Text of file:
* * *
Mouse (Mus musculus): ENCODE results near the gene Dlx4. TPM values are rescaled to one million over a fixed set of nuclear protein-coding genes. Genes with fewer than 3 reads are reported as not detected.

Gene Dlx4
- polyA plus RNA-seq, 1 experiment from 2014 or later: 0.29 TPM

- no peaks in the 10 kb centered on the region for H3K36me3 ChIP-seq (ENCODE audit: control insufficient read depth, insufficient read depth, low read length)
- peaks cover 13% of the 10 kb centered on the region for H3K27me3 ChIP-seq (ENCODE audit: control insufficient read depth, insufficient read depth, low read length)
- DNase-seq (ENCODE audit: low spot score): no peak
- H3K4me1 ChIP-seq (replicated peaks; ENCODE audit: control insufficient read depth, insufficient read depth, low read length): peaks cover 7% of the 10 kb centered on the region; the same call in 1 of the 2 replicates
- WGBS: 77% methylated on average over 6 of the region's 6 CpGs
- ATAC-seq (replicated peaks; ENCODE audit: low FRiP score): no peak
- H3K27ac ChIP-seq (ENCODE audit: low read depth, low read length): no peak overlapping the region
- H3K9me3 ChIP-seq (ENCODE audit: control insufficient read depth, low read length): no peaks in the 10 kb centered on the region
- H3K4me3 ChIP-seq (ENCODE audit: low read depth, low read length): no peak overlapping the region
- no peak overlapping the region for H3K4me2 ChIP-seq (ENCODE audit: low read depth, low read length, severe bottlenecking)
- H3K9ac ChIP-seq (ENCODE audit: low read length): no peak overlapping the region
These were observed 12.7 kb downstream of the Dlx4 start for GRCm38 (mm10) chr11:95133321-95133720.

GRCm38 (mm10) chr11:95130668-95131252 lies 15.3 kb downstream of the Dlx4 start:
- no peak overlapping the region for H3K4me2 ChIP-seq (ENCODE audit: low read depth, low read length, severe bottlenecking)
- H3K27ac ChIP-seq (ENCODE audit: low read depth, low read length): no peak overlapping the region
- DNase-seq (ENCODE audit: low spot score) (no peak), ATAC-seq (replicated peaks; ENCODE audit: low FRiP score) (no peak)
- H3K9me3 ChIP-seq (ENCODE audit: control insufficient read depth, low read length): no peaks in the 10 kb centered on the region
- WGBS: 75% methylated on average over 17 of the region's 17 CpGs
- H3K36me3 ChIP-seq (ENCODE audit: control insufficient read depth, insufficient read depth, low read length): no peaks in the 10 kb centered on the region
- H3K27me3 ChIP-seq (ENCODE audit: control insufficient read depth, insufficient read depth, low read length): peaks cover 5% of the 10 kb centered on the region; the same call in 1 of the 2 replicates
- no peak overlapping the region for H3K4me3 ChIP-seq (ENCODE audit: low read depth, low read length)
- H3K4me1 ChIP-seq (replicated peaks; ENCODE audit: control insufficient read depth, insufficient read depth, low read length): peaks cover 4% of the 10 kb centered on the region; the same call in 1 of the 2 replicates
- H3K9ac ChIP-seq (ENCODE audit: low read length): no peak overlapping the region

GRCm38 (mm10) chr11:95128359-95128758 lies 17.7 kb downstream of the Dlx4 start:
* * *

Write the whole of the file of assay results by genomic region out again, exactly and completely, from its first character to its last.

Mouse (Mus musculus): ENCODE results near the gene Dlx4. TPM values are rescaled to one million over a fixed set of nuclear protein-coding genes. Genes with fewer than 3 reads are reported as not detected.

Gene Dlx4
- polyA plus RNA-seq, 1 experiment from 2014 or later: 0.29 TPM

- no peaks in the 10 kb centered on the region for H3K36me3 ChIP-seq (ENCODE audit: control insufficient read depth, insufficient read depth, low read length)
- peaks cover 13% of the 10 kb centered on the region for H3K27me3 ChIP-seq (ENCODE audit: control insufficient read depth, insufficient read depth, low read length)
- DNase-seq (ENCODE audit: low spot score): no peak
- H3K4me1 ChIP-seq (replicated peaks; ENCODE audit: control insufficient read depth, insufficient read depth, low read length): peaks cover 7% of the 10 kb centered on the region; the same call in 1 of the 2 replicates
- WGBS: 77% methylated on average over 6 of the region's 6 CpGs
- ATAC-seq (replicated peaks; ENCODE audit: low FRiP score): no peak
- H3K27ac ChIP-seq (ENCODE audit: low read depth, low read length): no peak overlapping the region
- H3K9me3 ChIP-seq (ENCODE audit: control insufficient read depth, low read length): no peaks in the 10 kb centered on the region
- H3K4me3 ChIP-seq (ENCODE audit: low read depth, low read length): no peak overlapping the region
- no peak overlapping the region for H3K4me2 ChIP-seq (ENCODE audit: low read depth, low read length, severe bottlenecking)
- H3K9ac ChIP-seq (ENCODE audit: low read length): no peak overlapping the region
These were observed 12.7 kb downstream of the Dlx4 start for GRCm38 (mm10) chr11:95133321-95133720.

GRCm38 (mm10) chr11:95130668-95131252 lies 15.3 kb downstream of the Dlx4 start:
- no peak overlapping the region for H3K4me2 ChIP-seq (ENCODE audit: low read depth, low read length, severe bottlenecking)
- H3K27ac ChIP-seq (ENCODE audit: low read depth, low read length): no peak overlapping the region
- DNase-seq (ENCODE audit: low spot score) (no peak), ATAC-seq (replicated peaks; ENCODE audit: low FRiP score) (no peak)
- H3K9me3 ChIP-seq (ENCODE audit: control insufficient read depth, low read length): no peaks in the 10 kb centered on the region
- WGBS: 75% methylated on average over 17 of the region's 17 CpGs
- H3K36me3 ChIP-seq (ENCODE audit: control insufficient read depth, insufficient read depth, low read length): no peaks in the 10 kb centered on the region
- H3K27me3 ChIP-seq (ENCODE audit: control insufficient read depth, insufficient read depth, low read length): peaks cover 5% of the 10 kb centered on the region; the same call in 1 of the 2 replicates
- no peak overlapping the region for H3K4me3 ChIP-seq (ENCODE audit: low read depth, low read length)
- H3K4me1 ChIP-seq (replicated peaks; ENCODE audit: control insufficient read depth, insufficient read depth, low read length): peaks cover 4% of the 10 kb centered on the region; the same call in 1 of the 2 replicates
- H3K9ac ChIP-seq (ENCODE audit: low read length): no peak overlapping the region

GRCm38 (mm10) chr11:95128359-95128758 lies 17.7 kb downstream of the Dlx4 start: